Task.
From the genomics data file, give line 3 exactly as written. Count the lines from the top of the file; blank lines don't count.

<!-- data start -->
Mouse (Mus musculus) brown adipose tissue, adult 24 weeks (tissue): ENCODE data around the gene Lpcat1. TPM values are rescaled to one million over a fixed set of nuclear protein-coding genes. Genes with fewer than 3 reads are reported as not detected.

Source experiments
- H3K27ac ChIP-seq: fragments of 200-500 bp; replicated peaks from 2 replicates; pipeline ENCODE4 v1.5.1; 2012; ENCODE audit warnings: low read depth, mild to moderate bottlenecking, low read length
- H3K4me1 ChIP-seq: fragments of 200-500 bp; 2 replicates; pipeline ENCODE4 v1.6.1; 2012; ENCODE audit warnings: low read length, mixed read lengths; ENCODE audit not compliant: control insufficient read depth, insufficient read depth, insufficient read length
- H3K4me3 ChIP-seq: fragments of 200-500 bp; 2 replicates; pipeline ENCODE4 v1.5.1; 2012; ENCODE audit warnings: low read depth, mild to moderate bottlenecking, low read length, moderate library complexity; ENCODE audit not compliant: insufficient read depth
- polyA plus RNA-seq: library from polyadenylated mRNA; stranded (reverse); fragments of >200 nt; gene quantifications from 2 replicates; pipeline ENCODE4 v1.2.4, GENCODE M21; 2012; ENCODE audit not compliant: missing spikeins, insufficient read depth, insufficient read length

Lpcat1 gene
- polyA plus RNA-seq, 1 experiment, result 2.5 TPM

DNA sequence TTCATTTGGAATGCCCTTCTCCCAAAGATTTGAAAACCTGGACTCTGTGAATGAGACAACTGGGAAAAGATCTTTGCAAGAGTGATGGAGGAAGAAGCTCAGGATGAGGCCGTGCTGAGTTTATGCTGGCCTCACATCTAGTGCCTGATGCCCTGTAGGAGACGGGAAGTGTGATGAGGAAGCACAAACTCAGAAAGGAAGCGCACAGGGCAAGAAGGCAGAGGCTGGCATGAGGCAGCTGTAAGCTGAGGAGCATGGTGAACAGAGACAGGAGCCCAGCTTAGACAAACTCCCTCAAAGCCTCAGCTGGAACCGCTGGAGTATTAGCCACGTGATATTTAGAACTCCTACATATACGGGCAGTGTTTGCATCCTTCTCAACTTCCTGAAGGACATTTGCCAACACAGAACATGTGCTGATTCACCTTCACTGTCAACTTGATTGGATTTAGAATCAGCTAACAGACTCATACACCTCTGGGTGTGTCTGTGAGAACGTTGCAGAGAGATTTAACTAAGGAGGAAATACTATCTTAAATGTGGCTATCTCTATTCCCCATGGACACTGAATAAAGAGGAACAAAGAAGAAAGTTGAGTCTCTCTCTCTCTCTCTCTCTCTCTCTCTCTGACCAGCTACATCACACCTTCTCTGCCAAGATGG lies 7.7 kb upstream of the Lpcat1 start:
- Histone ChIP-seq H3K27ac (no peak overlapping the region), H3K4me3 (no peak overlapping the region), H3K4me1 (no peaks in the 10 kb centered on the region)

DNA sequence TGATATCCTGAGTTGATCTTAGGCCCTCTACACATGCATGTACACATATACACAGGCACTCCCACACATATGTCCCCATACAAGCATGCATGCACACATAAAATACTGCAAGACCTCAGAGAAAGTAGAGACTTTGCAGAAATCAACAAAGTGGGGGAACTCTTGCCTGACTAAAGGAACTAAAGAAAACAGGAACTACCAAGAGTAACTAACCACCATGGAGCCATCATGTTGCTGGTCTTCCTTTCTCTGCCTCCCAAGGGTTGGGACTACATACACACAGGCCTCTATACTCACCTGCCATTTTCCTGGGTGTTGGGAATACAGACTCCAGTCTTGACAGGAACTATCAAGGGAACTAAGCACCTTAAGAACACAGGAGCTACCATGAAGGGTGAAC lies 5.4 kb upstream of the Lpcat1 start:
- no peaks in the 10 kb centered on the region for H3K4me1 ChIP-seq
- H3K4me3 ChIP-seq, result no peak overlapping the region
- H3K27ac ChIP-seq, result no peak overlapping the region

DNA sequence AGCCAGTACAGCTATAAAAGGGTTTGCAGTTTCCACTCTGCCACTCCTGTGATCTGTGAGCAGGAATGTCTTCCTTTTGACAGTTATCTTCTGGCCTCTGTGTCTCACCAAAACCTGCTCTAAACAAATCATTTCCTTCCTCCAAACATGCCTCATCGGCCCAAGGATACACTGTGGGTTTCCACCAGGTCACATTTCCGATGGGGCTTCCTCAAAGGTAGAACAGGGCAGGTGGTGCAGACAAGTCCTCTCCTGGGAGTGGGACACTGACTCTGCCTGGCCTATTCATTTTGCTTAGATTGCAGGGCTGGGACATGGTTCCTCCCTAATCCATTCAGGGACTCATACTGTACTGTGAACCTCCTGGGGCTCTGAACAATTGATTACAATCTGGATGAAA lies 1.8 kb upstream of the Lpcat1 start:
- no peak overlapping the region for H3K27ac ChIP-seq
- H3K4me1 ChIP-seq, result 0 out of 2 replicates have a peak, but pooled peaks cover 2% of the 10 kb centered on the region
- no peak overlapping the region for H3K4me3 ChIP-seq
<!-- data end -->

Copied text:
- H3K27ac ChIP-seq: fragments of 200-500 bp; replicated peaks from 2 replicates; pipeline ENCODE4 v1.5.1; 2012; ENCODE audit warnings: low read depth, mild to moderate bottlenecking, low read length